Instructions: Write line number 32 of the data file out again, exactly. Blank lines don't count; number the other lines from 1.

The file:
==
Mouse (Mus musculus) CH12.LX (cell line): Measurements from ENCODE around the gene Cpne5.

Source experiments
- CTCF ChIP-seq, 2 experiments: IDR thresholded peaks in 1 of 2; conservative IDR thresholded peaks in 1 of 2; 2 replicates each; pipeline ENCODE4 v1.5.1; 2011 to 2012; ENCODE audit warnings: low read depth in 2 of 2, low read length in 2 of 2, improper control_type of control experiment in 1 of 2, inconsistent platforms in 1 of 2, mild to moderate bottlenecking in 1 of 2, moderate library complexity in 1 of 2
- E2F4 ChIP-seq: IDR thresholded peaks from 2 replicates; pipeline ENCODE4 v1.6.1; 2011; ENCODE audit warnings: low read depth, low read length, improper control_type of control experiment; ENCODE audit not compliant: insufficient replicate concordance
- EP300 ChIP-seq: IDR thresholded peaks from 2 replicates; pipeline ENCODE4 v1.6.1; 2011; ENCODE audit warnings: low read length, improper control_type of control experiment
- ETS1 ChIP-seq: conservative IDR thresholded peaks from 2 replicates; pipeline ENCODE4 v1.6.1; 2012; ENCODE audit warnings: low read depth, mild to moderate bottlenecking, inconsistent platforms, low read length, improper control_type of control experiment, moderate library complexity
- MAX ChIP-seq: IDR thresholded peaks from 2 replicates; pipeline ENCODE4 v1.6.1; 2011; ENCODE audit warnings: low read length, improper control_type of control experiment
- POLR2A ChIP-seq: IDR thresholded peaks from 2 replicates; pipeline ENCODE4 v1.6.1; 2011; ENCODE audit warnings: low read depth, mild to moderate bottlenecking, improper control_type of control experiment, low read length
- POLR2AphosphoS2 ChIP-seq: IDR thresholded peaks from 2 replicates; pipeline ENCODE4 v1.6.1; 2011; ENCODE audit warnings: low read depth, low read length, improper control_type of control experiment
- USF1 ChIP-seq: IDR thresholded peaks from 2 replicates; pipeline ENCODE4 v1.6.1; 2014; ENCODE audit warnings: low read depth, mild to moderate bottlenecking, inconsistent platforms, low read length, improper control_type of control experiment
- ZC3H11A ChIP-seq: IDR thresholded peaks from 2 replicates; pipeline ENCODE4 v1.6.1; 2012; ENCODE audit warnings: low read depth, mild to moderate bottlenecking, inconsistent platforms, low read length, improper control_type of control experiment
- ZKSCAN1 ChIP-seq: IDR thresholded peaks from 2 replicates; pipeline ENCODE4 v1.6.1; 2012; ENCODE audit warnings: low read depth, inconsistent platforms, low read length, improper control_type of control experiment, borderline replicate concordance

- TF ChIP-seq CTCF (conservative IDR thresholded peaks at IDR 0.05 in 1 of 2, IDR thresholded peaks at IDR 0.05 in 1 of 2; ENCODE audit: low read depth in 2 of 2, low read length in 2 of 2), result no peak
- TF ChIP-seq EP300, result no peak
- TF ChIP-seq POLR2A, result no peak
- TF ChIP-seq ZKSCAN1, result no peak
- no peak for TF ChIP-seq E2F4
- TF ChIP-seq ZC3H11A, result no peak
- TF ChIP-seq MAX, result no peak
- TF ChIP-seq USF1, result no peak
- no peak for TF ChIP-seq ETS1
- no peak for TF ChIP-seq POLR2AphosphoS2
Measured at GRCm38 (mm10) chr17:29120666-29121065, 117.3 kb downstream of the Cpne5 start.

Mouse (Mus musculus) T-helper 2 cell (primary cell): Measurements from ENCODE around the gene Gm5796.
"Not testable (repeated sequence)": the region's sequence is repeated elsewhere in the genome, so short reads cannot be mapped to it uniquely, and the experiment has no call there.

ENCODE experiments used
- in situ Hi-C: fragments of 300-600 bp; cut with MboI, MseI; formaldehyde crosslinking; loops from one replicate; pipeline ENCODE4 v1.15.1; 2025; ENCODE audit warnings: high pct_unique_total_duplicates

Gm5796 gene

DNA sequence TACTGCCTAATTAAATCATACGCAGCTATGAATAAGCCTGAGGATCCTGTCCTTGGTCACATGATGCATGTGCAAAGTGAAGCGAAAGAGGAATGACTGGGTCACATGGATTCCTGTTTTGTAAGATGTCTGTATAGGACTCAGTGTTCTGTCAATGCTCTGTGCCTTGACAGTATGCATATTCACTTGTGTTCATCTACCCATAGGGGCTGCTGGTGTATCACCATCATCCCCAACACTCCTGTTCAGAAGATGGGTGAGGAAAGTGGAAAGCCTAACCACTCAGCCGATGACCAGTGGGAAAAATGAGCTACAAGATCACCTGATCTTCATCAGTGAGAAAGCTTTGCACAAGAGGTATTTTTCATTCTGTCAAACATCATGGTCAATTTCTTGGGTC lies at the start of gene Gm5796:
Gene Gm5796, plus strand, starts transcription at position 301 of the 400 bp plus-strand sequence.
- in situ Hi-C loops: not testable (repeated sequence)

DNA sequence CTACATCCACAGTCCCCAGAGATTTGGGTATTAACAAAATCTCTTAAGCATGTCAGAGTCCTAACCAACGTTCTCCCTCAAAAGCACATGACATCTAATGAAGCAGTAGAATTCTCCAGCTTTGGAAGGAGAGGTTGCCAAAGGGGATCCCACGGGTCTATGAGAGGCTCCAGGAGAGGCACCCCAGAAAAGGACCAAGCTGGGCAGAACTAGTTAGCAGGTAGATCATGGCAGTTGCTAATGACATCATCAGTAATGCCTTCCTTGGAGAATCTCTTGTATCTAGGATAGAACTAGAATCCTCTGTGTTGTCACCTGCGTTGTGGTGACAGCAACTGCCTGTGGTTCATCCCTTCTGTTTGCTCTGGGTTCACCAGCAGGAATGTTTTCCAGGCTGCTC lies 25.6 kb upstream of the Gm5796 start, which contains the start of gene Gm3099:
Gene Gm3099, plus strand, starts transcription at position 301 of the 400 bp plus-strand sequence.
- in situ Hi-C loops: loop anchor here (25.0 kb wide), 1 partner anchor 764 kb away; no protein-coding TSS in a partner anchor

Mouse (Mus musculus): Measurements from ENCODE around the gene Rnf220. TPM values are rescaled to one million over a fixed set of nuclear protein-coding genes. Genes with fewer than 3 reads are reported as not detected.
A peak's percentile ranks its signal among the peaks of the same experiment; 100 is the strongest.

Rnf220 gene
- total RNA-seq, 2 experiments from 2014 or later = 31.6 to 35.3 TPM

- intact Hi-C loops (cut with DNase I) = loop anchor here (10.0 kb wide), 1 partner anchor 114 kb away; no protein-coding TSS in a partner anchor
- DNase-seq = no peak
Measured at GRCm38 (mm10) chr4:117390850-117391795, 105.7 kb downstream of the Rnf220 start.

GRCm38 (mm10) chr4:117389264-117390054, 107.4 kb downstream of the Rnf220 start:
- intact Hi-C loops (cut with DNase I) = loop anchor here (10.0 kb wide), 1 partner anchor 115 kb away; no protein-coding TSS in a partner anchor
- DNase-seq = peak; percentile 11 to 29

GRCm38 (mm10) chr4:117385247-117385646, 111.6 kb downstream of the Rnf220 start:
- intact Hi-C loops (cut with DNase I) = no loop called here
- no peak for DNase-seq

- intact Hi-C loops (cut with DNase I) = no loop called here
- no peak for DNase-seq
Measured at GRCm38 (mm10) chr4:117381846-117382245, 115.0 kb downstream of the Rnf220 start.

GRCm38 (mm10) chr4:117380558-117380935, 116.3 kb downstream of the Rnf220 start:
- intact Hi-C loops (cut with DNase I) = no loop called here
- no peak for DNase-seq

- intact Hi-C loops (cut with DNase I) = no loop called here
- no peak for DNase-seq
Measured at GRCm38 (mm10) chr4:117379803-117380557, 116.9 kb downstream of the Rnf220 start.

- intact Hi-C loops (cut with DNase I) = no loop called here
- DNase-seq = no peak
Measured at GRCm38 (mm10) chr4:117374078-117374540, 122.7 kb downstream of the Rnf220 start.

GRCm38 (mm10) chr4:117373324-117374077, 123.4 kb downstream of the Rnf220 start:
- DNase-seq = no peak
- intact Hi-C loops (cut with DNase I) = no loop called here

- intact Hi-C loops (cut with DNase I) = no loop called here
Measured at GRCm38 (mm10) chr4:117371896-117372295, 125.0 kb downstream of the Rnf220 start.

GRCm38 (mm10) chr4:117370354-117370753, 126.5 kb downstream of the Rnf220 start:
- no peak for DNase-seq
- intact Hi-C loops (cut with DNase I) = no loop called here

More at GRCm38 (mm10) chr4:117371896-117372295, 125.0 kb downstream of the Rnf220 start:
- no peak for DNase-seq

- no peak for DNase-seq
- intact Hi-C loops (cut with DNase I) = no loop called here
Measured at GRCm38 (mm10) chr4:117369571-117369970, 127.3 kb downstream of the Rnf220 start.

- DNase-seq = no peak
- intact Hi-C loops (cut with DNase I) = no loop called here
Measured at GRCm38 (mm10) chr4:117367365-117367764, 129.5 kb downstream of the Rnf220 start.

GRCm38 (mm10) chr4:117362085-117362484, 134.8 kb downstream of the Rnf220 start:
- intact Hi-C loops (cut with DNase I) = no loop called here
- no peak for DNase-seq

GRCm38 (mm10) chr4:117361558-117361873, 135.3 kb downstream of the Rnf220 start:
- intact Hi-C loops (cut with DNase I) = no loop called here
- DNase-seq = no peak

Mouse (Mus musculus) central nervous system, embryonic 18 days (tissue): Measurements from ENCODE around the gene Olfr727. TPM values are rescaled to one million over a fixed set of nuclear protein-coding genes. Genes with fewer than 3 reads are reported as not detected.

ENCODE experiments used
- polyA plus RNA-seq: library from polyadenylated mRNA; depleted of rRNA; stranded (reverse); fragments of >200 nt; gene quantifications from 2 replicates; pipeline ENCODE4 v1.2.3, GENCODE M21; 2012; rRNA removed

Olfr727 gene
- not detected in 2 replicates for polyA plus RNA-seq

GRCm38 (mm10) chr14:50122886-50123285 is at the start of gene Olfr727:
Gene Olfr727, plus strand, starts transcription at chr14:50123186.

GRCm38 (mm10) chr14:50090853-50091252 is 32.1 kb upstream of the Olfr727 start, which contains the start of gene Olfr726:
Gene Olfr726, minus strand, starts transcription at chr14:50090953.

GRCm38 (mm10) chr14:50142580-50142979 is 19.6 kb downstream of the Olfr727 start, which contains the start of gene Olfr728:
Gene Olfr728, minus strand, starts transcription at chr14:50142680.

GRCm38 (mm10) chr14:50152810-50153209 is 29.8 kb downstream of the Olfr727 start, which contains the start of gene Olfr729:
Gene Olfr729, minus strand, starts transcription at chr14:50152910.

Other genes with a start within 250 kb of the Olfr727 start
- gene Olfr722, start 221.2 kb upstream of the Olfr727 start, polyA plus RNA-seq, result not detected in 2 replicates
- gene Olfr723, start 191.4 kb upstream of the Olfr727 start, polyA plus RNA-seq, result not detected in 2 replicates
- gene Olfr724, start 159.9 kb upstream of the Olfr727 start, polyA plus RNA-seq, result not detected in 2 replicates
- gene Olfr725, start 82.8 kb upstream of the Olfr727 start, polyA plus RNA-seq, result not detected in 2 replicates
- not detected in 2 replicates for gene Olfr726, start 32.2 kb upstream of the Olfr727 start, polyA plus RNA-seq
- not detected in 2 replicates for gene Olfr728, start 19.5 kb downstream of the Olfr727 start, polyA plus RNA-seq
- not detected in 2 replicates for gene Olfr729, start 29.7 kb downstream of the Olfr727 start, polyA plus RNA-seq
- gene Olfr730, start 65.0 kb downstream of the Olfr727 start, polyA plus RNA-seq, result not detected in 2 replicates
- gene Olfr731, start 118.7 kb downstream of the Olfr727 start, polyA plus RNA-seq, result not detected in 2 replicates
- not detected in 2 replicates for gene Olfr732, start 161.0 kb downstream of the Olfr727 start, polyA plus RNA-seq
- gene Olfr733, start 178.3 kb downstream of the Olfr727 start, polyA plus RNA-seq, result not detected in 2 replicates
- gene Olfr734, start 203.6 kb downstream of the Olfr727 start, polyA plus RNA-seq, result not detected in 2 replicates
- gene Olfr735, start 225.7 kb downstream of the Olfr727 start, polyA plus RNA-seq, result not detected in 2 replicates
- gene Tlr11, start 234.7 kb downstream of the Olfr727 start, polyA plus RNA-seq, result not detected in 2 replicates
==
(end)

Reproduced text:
DNA sequence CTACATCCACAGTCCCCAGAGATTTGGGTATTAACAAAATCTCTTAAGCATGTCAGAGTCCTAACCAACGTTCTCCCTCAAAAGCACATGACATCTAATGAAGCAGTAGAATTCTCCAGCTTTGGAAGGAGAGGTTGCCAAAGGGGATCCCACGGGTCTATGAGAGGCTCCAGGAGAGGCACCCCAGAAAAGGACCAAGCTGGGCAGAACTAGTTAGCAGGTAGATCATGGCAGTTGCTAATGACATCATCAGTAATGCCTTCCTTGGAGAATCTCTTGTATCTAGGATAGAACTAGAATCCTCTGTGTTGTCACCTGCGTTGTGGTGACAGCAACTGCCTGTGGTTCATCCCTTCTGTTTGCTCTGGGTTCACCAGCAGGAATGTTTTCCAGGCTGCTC lies 25.6 kb upstream of the Gm5796 start, which contains the start of gene Gm3099: